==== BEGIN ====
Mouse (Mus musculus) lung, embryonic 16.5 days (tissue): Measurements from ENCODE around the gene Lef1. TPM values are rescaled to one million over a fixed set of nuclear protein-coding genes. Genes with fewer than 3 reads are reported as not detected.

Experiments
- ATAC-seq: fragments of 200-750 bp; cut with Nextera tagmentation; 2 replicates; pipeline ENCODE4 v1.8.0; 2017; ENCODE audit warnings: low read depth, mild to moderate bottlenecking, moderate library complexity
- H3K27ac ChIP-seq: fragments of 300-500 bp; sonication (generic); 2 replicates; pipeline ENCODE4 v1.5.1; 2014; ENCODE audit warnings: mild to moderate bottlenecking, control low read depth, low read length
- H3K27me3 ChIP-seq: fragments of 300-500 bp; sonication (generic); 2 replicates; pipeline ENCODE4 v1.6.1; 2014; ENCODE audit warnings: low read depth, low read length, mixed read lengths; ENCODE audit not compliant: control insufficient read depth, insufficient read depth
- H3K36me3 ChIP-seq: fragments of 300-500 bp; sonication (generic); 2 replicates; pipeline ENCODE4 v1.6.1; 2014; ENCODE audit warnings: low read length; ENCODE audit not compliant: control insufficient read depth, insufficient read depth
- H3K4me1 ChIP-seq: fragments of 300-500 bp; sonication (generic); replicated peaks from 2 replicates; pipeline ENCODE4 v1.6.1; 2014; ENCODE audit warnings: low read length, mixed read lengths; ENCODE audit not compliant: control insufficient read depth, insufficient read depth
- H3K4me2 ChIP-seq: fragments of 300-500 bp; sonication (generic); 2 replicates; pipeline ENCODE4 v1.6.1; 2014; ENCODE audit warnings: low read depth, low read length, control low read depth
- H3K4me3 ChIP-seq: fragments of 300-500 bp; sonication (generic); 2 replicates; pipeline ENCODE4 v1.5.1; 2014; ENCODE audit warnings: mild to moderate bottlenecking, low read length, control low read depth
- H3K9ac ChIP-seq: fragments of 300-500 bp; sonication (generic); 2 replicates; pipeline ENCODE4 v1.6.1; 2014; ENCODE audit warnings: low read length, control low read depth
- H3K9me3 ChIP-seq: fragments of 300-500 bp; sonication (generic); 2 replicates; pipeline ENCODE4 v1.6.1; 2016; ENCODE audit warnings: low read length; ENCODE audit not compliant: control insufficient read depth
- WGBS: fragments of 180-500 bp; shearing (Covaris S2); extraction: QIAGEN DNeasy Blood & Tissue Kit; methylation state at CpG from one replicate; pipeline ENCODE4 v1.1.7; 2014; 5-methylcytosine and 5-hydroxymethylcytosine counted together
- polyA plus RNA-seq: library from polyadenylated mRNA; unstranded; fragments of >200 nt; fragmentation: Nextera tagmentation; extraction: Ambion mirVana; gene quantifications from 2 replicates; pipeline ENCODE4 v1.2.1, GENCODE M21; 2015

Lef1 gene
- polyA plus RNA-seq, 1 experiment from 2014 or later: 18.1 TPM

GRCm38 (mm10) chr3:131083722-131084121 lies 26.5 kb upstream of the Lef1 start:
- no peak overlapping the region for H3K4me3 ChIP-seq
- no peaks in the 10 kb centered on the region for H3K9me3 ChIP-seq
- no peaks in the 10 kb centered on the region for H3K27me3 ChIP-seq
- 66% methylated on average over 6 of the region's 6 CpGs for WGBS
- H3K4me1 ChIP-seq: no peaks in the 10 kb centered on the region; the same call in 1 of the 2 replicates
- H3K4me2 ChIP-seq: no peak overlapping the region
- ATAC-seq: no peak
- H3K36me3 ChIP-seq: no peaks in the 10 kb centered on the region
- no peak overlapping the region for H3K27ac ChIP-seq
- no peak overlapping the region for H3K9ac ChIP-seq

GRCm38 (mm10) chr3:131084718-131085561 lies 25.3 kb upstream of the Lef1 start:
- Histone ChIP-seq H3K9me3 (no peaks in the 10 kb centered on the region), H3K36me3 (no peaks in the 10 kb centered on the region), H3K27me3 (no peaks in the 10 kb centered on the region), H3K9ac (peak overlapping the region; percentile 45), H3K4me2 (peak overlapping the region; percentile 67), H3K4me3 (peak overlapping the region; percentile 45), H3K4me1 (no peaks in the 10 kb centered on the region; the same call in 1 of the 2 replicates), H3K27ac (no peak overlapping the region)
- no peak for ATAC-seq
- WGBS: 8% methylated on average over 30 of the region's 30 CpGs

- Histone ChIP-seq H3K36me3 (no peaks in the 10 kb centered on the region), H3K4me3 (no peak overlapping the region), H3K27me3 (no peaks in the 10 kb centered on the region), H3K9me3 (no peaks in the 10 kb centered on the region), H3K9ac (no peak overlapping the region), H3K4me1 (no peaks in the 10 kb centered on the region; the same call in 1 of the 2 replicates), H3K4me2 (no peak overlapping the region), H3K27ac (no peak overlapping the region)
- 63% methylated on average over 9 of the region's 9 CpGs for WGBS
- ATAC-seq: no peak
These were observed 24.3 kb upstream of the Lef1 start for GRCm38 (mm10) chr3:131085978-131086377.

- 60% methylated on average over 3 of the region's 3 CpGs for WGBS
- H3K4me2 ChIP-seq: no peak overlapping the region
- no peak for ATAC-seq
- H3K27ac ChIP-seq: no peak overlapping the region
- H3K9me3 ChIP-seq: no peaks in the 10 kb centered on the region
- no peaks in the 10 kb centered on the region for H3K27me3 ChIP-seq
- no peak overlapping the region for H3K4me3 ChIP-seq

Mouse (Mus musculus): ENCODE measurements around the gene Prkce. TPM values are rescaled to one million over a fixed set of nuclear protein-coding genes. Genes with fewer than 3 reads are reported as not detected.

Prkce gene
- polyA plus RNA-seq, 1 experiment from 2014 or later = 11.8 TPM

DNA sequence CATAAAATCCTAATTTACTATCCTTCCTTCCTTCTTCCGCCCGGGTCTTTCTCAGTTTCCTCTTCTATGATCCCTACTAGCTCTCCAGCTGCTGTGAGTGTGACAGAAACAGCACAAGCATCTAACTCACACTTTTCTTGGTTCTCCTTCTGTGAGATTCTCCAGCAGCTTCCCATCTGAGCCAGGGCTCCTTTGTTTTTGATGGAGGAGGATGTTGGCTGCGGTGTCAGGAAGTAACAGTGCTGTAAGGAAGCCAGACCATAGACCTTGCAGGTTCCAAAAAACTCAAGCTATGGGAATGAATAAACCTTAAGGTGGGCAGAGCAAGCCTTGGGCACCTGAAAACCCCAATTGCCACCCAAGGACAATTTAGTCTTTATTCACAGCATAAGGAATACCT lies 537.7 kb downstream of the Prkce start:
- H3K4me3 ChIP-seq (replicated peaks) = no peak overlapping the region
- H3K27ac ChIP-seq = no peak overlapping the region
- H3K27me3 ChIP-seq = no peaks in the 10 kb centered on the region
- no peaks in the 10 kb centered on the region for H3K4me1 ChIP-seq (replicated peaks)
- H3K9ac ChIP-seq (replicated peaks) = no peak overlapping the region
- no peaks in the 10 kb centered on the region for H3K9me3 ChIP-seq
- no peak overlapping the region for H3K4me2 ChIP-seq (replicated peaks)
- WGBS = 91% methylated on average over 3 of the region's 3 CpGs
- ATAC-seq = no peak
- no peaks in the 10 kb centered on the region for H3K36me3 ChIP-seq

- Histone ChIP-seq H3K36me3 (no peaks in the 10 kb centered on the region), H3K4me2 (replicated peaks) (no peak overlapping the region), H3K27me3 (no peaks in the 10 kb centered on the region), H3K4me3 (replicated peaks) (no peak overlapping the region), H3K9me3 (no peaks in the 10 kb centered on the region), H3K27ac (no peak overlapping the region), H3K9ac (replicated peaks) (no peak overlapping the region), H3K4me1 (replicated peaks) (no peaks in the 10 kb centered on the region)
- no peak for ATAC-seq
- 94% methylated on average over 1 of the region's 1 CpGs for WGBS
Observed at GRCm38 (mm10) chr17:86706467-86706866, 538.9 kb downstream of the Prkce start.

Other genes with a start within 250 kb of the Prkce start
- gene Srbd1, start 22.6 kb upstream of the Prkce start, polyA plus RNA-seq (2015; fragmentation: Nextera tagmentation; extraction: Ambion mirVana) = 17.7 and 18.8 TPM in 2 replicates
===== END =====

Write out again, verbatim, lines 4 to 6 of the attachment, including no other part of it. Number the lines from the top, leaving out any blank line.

- H3K27ac ChIP-seq: fragments of 300-500 bp; sonication (generic); 2 replicates; pipeline ENCODE4 v1.5.1; 2014; ENCODE audit warnings: mild to moderate bottlenecking, control low read depth, low read length
- H3K27me3 ChIP-seq: fragments of 300-500 bp; sonication (generic); 2 replicates; pipeline ENCODE4 v1.6.1; 2014; ENCODE audit warnings: low read depth, low read length, mixed read lengths; ENCODE audit not compliant: control insufficient read depth, insufficient read depth
- H3K36me3 ChIP-seq: fragments of 300-500 bp; sonication (generic); 2 replicates; pipeline ENCODE4 v1.6.1; 2014; ENCODE audit warnings: low read length; ENCODE audit not compliant: control insufficient read depth, insufficient read depth